In December 2015, the Financial Accounting Standards Board (FASB) issued a proposed Accounting Standards Update, Fair Value Measurement (Topic 820): Disclosure Framework—Changes to the Disclosure Requirements for Fair Value Measurement. The proposal is an element of the FASB’s broader disclosure framework project. This project is expected to promote the use of discretion by entities when assessing disclosure requirements, with the hope of improving the level of effectiveness of the financial statement footnotes.
The proposed update is still in the review period, and therefore open for public comment. Comments are due February 29, 2016.
Topic 820 provides a single purpose framework for measuring fair value, while requiring specific fair value measurements and/or disclosures. The FASB has proposed revising and removing specific fair value measurement disclosures for all entities, and adding new disclosures for public entities, not-for-profit entities, and employee benefit plans.
The goal of this proposal is to increase the efficiency of the disclosure requirements for all entities, and to further eliminate the number of disclosures for private companies. Some of the key changes are as follows:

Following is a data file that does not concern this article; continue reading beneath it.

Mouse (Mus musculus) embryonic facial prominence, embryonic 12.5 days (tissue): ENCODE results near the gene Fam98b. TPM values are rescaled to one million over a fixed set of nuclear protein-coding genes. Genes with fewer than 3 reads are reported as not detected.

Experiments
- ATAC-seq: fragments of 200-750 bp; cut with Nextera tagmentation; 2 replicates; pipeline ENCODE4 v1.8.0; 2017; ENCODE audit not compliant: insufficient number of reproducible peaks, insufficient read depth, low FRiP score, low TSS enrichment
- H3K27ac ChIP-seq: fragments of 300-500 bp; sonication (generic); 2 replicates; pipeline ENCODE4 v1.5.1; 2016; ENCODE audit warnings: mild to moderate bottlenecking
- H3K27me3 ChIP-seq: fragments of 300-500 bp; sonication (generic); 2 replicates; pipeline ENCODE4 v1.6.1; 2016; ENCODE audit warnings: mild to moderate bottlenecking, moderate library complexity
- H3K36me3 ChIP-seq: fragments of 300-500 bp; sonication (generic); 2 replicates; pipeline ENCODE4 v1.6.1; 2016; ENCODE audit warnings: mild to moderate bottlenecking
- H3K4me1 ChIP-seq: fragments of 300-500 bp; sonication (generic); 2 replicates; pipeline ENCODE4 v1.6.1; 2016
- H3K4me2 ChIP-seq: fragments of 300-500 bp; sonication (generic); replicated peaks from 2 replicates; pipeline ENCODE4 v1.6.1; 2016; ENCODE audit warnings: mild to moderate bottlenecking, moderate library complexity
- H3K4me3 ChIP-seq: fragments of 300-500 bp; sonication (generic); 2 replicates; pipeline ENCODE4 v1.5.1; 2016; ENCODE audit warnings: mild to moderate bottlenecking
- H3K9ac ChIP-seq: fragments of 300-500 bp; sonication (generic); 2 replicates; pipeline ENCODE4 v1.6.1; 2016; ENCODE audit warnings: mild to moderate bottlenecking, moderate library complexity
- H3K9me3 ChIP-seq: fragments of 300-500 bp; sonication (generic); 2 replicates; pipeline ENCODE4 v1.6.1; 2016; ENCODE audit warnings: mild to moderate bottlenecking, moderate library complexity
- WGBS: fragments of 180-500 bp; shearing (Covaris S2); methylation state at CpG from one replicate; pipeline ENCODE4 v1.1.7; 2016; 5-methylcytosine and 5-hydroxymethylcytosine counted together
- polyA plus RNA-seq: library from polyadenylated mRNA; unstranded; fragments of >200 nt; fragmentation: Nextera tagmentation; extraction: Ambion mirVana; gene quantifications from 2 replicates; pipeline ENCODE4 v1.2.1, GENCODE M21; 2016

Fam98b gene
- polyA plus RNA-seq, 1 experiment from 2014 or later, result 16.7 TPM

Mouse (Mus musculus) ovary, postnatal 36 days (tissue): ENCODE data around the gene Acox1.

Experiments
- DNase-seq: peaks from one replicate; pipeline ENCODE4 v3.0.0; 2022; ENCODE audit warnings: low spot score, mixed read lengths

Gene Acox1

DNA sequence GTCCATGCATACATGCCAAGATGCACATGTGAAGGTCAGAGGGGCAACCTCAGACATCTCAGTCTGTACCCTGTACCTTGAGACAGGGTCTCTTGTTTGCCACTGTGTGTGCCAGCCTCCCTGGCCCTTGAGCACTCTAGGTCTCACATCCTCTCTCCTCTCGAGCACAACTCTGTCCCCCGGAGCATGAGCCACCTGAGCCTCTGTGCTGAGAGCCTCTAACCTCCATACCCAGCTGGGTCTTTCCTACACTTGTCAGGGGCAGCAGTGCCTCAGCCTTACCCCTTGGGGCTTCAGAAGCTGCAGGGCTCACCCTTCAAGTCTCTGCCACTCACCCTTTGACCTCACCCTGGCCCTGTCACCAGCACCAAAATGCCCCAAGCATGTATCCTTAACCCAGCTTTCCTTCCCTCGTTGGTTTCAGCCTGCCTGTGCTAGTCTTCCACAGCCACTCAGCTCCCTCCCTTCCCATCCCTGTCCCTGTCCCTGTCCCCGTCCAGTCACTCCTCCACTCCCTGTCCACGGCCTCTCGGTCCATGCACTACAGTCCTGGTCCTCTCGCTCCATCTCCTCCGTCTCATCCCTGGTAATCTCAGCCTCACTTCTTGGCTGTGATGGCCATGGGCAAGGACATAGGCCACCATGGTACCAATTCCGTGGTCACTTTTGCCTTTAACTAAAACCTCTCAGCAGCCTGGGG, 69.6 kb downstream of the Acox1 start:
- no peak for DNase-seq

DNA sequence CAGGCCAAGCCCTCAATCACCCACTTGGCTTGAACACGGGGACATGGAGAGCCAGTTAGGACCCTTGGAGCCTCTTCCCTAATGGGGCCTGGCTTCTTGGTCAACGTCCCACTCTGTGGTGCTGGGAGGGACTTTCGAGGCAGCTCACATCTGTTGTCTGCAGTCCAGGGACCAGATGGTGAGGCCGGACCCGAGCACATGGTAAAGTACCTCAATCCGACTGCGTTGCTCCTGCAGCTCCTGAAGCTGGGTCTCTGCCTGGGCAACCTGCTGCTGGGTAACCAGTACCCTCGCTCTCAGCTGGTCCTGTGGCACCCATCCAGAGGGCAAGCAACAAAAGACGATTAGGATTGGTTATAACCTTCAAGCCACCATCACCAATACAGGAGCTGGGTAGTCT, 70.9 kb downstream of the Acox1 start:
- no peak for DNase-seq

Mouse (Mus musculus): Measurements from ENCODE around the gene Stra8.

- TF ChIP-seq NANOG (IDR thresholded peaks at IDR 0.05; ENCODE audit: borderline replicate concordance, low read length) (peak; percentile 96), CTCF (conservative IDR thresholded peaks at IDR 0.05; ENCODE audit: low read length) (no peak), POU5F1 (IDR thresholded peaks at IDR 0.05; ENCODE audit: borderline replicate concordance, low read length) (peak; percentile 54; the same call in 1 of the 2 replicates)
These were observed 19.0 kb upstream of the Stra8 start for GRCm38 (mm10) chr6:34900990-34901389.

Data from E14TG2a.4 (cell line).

- There will be no need to disclose the amount of, and reasons for, transfers between Level 1 and Level 2 nor will there be a requirement to disclose the policy for timing of transfers between levels of the fair value hierarchy.
- For private companies, there will no longer be a requirement to reconcile opening balances to closing balances of recurring Level 3 fair value measurements, but they will have to disclose transfers into and out of Level 3 of the hierarchy, as well as purchases and issues of Level 3 items.
- Public entities, not-for-profit entities, and employee benefit plans will be required to disclose the changes in unrealized gains and losses for the period, included in other comprehensive income and earnings (or changes in net assets), for recurring Level 1, Level 2, and Level 3 fair value measurements held at the end of the reporting period.
If the proposed update is accepted, entities would have several modifications and eliminations to their disclosures, either due to inconsistencies or no longer being applicable. We recommend that firms research this topic in order to determine the effects it might have on their financial statements. Firms should consider whether this proposed amendment will result in more direct and useful information about fair value measurements.
We will be happy to provide further information relating to this subject. For more information, contact Meghan DiDonato, Senior, Audit & Accounting at email@example.com.